The Payments Newsletter including Digital Assets & Blockchain, March 2024

Key developments of interest over the last month include: the UK government publishing draft legislation on payment service contract termination rule changes; the Central Bank of Ireland providing insights into its regulatory priorities for payments and e-money in 2024; the Hong Kong Monetary Authority issuing guidance on digital assets custody; and the U.S. Commodity Futures Trading Commission (CFTC) Global Markets Advisory Committee approving a digital asset taxonomy for recommendation to CFTC Commissioners.

In this Newsletter:

For previous editions of the Payments Newsletters, please visit our Financial Services practice page.

Regulatory Developments: Payments

United Kingdom: Government publishes draft legislation on payment service contract termination rule changes

On 14 March 2024, HM Treasury published draft regulations amending the Payment Services Regulations 2017 (PSRs) to change the requirements on payment service providers (PSPs) when terminating payment service contracts. An accompanying policy note was also published.

The reforms to be introduced under the draft Payment Services and Payment Accounts (Contract Terminations) (Amendment) Regulations 2024 will increase from 2 months to 90 days the notice period PSPs must give customers when terminating a framework contract concluded for an indefinite period. While there are some exceptions, PSPs will also be required to give customers a detailed and specific explanation of the reason for termination so that the customer understands why their contract is being terminated. 

HM Treasury will consider technical comments on the draft regulation. The deadline is 14 April 2024 and any comments should be sent to:

The government intends to lay the regulations before Parliament in Summer 2024, subject to Parliamentary timing, and for them to enter into effect ‘as soon as practicable thereafter’.

Take a look at this Engage article for more on this development.

European Union: Adopted texts of ECON reports on PSD3 and PSR published

In the February edition of the Newsletter, we reported that the European Parliament had announced that its Economic and Monetary Affairs Committee (ECON) had adopted draft reports on the European Commission's legislative proposals for a Directive on payment services and electronic money services (PSD3) and a Regulation on payment services in the EU (PSR). On 5 March 2024, the adopted texts for both the proposed PSD3 and the proposed PSR were published.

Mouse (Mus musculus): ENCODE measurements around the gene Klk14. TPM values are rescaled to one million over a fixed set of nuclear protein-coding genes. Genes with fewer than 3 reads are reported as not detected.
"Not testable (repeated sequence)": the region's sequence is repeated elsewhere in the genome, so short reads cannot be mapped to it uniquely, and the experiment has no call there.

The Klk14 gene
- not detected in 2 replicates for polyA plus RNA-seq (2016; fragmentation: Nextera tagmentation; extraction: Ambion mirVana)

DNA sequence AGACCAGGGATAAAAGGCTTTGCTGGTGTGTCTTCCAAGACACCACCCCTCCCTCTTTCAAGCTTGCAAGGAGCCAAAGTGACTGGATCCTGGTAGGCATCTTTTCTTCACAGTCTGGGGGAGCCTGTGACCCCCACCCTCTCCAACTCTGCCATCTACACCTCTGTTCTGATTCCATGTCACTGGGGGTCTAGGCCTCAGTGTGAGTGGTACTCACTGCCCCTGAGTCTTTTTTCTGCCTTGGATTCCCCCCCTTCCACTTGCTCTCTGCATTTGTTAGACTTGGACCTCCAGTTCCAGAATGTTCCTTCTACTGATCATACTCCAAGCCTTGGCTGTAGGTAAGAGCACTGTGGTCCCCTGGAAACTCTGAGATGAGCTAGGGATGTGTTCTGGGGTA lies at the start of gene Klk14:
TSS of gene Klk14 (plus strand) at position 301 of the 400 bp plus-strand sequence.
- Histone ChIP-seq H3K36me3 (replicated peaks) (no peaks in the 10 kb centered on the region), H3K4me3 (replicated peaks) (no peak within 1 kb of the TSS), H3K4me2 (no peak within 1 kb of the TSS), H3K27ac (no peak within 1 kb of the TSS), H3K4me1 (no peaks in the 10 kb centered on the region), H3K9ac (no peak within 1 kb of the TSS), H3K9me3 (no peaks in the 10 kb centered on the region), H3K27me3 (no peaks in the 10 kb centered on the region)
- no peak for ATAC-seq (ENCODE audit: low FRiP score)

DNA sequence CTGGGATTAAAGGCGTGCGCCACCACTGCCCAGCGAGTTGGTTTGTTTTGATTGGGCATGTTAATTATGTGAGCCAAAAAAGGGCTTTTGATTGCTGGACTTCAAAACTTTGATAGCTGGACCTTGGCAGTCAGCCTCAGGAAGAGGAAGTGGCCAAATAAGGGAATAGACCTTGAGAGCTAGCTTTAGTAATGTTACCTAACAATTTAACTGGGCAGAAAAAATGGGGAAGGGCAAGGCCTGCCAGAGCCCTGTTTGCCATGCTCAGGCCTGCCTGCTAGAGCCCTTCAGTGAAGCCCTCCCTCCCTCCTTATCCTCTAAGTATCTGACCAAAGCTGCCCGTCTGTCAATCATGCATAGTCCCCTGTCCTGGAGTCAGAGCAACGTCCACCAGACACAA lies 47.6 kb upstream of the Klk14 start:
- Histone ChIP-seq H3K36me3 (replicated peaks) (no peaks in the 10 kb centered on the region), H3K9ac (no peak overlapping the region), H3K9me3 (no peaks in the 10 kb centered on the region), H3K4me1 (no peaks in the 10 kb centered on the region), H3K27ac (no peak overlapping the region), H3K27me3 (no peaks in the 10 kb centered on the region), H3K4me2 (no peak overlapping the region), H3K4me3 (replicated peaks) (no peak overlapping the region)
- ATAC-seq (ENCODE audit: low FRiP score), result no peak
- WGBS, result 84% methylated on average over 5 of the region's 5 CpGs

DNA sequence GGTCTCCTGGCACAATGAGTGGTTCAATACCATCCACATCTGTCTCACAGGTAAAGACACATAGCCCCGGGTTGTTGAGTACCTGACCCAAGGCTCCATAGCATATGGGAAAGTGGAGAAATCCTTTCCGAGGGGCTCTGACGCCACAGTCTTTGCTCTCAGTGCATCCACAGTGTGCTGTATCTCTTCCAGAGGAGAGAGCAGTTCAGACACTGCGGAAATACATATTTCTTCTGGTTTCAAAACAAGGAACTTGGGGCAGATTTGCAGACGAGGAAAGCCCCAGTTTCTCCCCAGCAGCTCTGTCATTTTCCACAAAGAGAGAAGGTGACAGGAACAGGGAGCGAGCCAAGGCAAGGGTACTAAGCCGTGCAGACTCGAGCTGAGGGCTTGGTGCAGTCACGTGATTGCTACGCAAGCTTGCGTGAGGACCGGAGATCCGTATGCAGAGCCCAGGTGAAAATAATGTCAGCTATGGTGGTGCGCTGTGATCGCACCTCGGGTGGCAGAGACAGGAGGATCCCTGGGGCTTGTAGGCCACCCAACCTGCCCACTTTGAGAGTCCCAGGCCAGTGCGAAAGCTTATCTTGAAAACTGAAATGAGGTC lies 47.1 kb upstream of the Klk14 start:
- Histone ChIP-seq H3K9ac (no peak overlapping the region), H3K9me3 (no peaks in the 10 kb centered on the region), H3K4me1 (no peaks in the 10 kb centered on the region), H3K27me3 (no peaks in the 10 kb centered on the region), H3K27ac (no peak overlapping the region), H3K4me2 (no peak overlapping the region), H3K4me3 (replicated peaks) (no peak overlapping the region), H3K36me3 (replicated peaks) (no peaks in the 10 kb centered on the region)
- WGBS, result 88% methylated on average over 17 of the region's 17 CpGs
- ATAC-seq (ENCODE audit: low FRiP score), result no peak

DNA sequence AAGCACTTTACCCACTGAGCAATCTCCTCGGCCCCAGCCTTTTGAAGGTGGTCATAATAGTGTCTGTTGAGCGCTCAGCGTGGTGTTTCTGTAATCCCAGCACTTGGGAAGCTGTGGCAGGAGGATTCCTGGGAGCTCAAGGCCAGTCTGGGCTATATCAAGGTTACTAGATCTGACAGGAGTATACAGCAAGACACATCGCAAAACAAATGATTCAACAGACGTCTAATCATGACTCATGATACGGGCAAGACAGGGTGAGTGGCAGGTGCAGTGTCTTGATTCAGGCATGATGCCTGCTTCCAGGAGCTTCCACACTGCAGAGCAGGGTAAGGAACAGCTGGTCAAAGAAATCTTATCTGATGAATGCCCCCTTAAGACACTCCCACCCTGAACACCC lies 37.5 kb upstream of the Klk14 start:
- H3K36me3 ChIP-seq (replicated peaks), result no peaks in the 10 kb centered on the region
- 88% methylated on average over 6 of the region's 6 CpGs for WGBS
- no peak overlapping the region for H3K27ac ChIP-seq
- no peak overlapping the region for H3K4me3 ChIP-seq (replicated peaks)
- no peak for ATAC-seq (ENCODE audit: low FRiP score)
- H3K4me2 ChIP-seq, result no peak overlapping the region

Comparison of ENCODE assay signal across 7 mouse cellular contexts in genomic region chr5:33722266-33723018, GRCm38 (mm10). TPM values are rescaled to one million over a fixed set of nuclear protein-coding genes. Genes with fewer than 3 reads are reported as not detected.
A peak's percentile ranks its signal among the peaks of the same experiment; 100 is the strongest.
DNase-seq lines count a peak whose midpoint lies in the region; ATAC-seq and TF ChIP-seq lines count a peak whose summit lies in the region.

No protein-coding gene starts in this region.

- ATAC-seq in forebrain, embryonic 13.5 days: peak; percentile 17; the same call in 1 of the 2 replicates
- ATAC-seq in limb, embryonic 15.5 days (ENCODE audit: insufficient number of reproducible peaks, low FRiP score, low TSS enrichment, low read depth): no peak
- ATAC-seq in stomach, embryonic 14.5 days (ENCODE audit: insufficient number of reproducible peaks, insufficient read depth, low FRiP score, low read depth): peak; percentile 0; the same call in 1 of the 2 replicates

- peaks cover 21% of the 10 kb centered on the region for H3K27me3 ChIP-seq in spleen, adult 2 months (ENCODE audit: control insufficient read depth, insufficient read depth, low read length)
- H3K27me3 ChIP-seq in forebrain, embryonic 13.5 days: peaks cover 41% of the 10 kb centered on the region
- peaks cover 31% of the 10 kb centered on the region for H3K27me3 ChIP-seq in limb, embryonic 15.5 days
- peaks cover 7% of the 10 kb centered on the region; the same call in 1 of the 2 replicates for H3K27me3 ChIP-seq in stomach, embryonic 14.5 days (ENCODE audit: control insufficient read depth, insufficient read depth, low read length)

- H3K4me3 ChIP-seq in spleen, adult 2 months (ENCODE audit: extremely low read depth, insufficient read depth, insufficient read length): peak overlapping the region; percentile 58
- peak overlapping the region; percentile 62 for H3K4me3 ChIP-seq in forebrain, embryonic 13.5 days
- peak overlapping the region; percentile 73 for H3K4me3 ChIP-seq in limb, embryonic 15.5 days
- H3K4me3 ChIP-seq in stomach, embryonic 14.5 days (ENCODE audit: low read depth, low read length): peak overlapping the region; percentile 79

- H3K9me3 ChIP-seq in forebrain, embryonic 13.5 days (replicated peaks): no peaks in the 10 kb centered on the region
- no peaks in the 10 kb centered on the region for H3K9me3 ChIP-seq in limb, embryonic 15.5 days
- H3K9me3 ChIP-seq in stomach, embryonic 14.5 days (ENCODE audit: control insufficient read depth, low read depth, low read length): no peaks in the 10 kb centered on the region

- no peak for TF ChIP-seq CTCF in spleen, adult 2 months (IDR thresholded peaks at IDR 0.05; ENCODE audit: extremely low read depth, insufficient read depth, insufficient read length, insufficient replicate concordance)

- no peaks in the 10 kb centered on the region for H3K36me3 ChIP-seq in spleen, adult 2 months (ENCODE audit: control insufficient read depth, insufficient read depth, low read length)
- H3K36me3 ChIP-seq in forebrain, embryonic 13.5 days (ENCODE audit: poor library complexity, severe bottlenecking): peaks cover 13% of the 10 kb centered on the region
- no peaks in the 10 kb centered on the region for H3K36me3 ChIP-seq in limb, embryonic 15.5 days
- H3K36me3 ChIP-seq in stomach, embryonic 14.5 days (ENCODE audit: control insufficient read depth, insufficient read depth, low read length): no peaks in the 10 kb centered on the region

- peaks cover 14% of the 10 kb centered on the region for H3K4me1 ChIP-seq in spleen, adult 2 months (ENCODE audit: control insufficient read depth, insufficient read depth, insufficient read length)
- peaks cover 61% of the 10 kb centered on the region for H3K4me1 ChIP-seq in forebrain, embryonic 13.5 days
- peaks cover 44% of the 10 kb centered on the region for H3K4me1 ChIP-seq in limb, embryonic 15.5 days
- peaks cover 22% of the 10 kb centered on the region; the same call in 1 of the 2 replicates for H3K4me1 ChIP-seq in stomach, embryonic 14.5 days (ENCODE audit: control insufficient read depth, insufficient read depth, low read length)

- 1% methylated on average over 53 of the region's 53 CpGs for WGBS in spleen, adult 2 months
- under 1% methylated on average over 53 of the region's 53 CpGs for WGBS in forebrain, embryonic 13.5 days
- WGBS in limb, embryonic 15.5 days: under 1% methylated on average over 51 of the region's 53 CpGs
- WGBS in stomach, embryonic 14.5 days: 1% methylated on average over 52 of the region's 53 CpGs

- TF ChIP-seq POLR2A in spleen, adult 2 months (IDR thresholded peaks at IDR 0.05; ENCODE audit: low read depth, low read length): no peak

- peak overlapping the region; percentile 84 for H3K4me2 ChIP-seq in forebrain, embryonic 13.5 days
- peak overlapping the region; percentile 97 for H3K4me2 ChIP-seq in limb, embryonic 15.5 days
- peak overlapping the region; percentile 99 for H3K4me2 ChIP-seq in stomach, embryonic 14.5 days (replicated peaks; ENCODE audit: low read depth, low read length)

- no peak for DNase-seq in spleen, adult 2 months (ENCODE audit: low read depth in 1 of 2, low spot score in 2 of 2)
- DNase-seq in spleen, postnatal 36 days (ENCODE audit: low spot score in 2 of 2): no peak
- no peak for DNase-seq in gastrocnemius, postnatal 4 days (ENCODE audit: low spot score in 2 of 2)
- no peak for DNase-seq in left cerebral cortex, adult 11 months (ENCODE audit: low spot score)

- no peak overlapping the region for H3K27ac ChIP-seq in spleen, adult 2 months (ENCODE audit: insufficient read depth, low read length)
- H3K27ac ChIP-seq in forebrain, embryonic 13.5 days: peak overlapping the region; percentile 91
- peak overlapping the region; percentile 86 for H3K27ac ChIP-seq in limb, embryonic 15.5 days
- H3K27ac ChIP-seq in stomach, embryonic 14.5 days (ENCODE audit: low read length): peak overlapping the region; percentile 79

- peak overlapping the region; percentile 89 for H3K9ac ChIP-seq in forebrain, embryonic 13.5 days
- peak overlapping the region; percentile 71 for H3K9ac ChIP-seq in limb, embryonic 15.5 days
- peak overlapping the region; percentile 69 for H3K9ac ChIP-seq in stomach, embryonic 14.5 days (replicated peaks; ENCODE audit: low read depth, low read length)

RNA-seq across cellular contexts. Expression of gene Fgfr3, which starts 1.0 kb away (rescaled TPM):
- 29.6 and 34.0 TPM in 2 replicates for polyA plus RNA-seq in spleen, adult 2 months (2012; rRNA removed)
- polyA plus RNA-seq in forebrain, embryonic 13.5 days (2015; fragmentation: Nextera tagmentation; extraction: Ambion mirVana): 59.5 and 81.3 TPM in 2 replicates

The European Parliament is expected to vote on both texts during the first plenary session in April 2024, which is due to be held on 10 and 11 April 2024.

European Union: Council of EU publishes revised text of proposed Regulation on instant credit transfers in euro

On 15 March 2024, the Council of the EU published a revised version of the text of the proposed Regulation on instant credit transfers in euro.

As reported in the February edition of the Newsletter, the Council adopted the proposed Regulation on 26 February 2024 and the European Parliament adopted the proposed Regulation on 7 February 2024.

The Regulation is now awaiting publication in the Official Journal of the EU. It will enter into force 20 days after publication, following which there will be phased implementation deadlines, modified for the different components of the initiative and to allow for euro area and non-euro area member states.

European Union: Payment services versus e-money issuance: Court of Justice of EU clarifies regulatory border

On 22 February 2024, the Court of Justice of the European Union (ECJ) issued its judgment in a case concerning the boundary between regulated payment services and e-money issuance (‘ABC Projektai’ UAB v Lietuvos bankas (Case C-661/22)).

The ECJ held that where a payment institution (PI) receives funds to customers’ payment accounts without a specific payment order and holds them for several days or even months without transferring the funds to the recipients, this should not in itself constitute e-money issuance.

Rather, the minimum requirement for the classification of transferring and holding funds on a payment account as the issuance of e-money is a contractual agreement between the customer and an e-money issuer to issue a separate monetary asset up to the value of those funds (and the other requirements of the definition of e-money must be met).